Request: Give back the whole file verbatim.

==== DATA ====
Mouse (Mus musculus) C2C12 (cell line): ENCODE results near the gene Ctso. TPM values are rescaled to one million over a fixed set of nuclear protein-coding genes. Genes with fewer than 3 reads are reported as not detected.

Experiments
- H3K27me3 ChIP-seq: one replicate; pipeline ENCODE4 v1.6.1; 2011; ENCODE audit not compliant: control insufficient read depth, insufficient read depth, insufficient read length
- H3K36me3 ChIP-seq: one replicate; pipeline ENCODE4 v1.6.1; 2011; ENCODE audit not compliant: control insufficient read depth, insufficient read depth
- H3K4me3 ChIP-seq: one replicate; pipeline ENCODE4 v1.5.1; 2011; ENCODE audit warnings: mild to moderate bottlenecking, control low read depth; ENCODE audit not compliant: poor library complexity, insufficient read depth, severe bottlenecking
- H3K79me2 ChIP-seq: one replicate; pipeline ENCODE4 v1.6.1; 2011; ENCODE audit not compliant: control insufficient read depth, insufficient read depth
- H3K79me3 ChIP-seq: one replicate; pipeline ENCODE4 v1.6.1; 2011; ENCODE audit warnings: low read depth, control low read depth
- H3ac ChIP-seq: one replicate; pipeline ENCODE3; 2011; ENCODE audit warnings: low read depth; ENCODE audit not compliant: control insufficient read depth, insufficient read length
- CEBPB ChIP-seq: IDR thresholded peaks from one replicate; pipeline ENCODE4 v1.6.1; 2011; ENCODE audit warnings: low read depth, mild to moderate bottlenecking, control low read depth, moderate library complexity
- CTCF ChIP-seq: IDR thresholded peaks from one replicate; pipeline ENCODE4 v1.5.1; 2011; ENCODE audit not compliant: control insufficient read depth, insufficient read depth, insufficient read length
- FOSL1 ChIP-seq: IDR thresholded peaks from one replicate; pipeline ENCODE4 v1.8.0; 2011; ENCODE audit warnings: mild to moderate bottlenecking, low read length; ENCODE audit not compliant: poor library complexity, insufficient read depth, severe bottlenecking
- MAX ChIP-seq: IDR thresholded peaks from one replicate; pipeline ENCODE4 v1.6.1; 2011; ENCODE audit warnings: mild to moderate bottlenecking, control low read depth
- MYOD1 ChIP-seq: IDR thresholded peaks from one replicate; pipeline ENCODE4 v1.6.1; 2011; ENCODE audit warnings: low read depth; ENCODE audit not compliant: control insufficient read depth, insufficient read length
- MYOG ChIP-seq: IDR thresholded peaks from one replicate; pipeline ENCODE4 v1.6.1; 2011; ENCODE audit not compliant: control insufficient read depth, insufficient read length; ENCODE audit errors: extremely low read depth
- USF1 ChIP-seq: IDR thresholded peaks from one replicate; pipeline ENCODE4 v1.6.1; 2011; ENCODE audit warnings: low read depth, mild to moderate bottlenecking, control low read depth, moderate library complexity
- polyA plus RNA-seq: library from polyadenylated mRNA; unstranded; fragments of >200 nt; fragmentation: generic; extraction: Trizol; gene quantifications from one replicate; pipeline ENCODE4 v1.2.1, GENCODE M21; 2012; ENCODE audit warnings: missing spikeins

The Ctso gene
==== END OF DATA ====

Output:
Mouse (Mus musculus) C2C12 (cell line): ENCODE results near the gene Ctso. TPM values are rescaled to one million over a fixed set of nuclear protein-coding genes. Genes with fewer than 3 reads are reported as not detected.

Experiments
- H3K27me3 ChIP-seq: one replicate; pipeline ENCODE4 v1.6.1; 2011; ENCODE audit not compliant: control insufficient read depth, insufficient read depth, insufficient read length
- H3K36me3 ChIP-seq: one replicate; pipeline ENCODE4 v1.6.1; 2011; ENCODE audit not compliant: control insufficient read depth, insufficient read depth
- H3K4me3 ChIP-seq: one replicate; pipeline ENCODE4 v1.5.1; 2011; ENCODE audit warnings: mild to moderate bottlenecking, control low read depth; ENCODE audit not compliant: poor library complexity, insufficient read depth, severe bottlenecking
- H3K79me2 ChIP-seq: one replicate; pipeline ENCODE4 v1.6.1; 2011; ENCODE audit not compliant: control insufficient read depth, insufficient read depth
- H3K79me3 ChIP-seq: one replicate; pipeline ENCODE4 v1.6.1; 2011; ENCODE audit warnings: low read depth, control low read depth
- H3ac ChIP-seq: one replicate; pipeline ENCODE3; 2011; ENCODE audit warnings: low read depth; ENCODE audit not compliant: control insufficient read depth, insufficient read length
- CEBPB ChIP-seq: IDR thresholded peaks from one replicate; pipeline ENCODE4 v1.6.1; 2011; ENCODE audit warnings: low read depth, mild to moderate bottlenecking, control low read depth, moderate library complexity
- CTCF ChIP-seq: IDR thresholded peaks from one replicate; pipeline ENCODE4 v1.5.1; 2011; ENCODE audit not compliant: control insufficient read depth, insufficient read depth, insufficient read length
- FOSL1 ChIP-seq: IDR thresholded peaks from one replicate; pipeline ENCODE4 v1.8.0; 2011; ENCODE audit warnings: mild to moderate bottlenecking, low read length; ENCODE audit not compliant: poor library complexity, insufficient read depth, severe bottlenecking
- MAX ChIP-seq: IDR thresholded peaks from one replicate; pipeline ENCODE4 v1.6.1; 2011; ENCODE audit warnings: mild to moderate bottlenecking, control low read depth
- MYOD1 ChIP-seq: IDR thresholded peaks from one replicate; pipeline ENCODE4 v1.6.1; 2011; ENCODE audit warnings: low read depth; ENCODE audit not compliant: control insufficient read depth, insufficient read length
- MYOG ChIP-seq: IDR thresholded peaks from one replicate; pipeline ENCODE4 v1.6.1; 2011; ENCODE audit not compliant: control insufficient read depth, insufficient read length; ENCODE audit errors: extremely low read depth
- USF1 ChIP-seq: IDR thresholded peaks from one replicate; pipeline ENCODE4 v1.6.1; 2011; ENCODE audit warnings: low read depth, mild to moderate bottlenecking, control low read depth, moderate library complexity
- polyA plus RNA-seq: library from polyadenylated mRNA; unstranded; fragments of >200 nt; fragmentation: generic; extraction: Trizol; gene quantifications from one replicate; pipeline ENCODE4 v1.2.1, GENCODE M21; 2012; ENCODE audit warnings: missing spikeins

The Ctso gene